Looking at one's own weaknesses is no fun, but the willingness to be vulnerable has far greater benefits than denial
In my consulting practice, I spend a great deal of time working with executives in the mortgage industry on how they can become better leaders for their organizations. Of course, anyone who has been to business school has heard of the SWOT analysis -- an exercise in which we look at our strengths, weaknesses, opportunities, and threats, and then develop our strategy accordingly. And many of the leaders I meet with use this tool for their organizations.
One of my first recommendations to leaders, though, is to take that tried-and-true tool that they use so readily for their companies and turn it inward on themselves. Leaders in the mortgage industry should be willing to consider their own strengths, weaknesses, opportunities, and threats -- not just those of their companies. Now, typically, most leaders have no qualms about considering their strengths -- and even their opportunities and threats. It's often the 'weaknesses' that give them pause.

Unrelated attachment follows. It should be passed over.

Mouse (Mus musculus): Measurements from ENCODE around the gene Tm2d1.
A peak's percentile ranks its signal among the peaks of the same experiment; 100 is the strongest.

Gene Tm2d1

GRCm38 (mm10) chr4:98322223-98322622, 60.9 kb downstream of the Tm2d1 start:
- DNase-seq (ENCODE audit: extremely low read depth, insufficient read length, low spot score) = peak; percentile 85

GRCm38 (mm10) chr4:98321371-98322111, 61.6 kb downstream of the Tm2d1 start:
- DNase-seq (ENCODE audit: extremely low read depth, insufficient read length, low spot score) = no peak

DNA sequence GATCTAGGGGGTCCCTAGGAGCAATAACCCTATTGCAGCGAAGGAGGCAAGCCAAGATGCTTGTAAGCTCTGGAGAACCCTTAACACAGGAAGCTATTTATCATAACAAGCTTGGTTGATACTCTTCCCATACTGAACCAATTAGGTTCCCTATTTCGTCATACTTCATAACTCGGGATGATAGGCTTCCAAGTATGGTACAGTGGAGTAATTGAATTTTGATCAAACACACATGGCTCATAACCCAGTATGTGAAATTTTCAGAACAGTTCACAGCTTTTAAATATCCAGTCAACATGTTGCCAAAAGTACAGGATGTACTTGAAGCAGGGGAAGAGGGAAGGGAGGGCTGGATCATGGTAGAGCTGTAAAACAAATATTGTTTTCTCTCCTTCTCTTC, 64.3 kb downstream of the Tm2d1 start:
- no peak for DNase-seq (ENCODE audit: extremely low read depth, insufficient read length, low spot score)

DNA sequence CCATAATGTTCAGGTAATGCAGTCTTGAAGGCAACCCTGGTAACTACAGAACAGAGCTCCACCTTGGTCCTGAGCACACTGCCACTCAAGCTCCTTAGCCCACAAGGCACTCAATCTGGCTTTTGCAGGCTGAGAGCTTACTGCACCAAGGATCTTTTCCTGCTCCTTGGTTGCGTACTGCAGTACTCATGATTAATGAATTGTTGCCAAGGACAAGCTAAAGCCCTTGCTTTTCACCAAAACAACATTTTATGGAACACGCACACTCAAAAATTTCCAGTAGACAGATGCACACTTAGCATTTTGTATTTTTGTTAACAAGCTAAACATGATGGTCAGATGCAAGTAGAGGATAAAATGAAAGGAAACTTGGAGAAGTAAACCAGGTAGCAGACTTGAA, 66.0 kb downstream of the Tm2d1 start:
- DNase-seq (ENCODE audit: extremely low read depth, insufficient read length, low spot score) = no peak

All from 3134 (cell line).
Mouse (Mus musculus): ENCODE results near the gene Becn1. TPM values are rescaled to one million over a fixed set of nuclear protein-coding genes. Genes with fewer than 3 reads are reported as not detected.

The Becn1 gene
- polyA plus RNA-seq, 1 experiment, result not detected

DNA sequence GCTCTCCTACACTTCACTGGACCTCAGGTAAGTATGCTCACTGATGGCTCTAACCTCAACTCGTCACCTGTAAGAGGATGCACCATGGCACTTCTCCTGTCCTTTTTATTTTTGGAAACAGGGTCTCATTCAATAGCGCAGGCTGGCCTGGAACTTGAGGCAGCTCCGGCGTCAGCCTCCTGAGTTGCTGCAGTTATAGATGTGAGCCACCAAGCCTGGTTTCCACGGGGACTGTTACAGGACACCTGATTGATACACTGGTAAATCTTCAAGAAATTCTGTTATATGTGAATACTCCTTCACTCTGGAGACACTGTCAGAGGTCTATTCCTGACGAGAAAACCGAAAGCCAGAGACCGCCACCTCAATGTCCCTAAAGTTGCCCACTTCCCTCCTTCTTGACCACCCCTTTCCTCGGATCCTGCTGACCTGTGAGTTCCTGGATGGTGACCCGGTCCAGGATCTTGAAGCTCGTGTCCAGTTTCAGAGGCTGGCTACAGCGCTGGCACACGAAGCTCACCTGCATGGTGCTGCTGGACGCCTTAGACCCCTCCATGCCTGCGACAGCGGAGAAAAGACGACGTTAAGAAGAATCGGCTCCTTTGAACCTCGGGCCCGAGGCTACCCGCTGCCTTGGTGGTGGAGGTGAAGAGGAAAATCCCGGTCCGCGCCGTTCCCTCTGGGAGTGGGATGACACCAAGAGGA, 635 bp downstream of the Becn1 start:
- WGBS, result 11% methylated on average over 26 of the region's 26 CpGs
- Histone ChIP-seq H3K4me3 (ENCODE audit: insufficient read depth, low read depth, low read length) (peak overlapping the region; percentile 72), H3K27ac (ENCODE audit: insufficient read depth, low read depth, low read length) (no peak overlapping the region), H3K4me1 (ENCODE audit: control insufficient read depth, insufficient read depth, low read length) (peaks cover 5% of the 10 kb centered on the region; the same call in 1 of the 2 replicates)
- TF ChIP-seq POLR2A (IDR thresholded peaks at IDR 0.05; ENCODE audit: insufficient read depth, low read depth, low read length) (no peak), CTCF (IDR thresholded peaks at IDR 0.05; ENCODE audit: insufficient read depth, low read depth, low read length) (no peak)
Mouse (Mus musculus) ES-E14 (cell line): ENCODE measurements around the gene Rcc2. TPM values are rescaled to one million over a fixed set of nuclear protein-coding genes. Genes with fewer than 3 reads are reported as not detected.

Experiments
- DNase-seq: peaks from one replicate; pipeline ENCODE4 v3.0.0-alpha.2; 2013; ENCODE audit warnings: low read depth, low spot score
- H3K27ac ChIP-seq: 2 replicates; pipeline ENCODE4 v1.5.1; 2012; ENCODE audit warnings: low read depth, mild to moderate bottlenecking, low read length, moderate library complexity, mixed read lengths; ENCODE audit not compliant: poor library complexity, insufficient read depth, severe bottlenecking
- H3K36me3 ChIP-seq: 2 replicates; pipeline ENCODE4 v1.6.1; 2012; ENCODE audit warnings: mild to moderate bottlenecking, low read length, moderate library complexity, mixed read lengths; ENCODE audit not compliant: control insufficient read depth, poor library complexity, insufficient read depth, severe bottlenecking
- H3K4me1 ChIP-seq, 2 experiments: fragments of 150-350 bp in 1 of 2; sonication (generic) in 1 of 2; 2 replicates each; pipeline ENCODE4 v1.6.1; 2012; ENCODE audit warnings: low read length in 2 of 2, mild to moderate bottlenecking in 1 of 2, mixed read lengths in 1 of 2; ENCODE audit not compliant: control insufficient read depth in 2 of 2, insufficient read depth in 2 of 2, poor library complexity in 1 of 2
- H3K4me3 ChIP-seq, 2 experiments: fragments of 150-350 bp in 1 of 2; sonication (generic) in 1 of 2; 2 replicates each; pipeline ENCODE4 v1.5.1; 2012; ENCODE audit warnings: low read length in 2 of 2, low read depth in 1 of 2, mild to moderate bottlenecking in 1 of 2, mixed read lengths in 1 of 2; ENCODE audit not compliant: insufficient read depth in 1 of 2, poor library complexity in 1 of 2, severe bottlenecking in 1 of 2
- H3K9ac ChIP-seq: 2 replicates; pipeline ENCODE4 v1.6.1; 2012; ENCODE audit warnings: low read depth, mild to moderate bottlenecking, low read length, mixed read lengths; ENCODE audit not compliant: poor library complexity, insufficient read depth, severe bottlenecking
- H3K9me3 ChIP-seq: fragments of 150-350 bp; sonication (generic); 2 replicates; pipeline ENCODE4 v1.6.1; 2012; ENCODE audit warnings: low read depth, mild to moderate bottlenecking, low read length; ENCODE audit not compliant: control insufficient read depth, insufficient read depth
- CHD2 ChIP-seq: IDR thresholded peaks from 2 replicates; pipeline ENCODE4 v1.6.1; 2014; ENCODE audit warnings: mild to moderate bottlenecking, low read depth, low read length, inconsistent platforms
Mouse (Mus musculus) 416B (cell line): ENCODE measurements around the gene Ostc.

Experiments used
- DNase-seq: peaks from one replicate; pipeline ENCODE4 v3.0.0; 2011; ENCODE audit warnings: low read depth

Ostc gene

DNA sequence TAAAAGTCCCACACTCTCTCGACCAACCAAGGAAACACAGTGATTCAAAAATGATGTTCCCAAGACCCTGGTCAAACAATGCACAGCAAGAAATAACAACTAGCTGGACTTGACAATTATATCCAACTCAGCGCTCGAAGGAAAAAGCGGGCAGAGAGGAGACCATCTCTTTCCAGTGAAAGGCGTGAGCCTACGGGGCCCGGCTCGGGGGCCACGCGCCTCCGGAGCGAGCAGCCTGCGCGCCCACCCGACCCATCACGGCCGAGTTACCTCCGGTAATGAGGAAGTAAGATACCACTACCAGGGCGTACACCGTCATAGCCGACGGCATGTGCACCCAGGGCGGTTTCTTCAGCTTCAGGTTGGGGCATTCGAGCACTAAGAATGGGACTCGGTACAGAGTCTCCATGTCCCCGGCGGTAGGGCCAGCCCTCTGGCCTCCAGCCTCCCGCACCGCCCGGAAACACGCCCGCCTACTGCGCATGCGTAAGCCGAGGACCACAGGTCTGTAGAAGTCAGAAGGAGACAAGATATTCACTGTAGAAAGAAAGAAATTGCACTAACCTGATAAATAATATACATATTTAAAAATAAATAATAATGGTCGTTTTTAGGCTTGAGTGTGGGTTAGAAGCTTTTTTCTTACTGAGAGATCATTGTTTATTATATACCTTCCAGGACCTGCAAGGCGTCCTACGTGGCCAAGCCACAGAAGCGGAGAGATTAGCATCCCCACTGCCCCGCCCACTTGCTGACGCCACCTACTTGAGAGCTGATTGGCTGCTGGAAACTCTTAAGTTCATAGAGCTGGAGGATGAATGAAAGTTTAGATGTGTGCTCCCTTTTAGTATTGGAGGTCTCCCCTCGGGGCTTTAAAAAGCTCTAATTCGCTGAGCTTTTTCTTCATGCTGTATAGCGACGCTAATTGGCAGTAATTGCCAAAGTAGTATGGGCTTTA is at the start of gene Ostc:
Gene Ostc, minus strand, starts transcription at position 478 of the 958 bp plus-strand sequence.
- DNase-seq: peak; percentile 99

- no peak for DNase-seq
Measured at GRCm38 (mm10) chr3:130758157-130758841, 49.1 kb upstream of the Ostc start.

There's no doubt that opening ourselves up to our own weaknesses is a scary thing. We've been taught that we're supposed to be strong and confident, that we shouldn't show any kinks in our armor. But the truth is that we're all human, and the willingness to be vulnerable has far greater benefits than denial. First, by exposing our weaknesses, we can work on improving them and/or working around them. And secondly, our people will appreciate our willingness to admit that we're human after all and that we have the humility to recognize it. Vulnerability is scary but, in the end, it's worth it.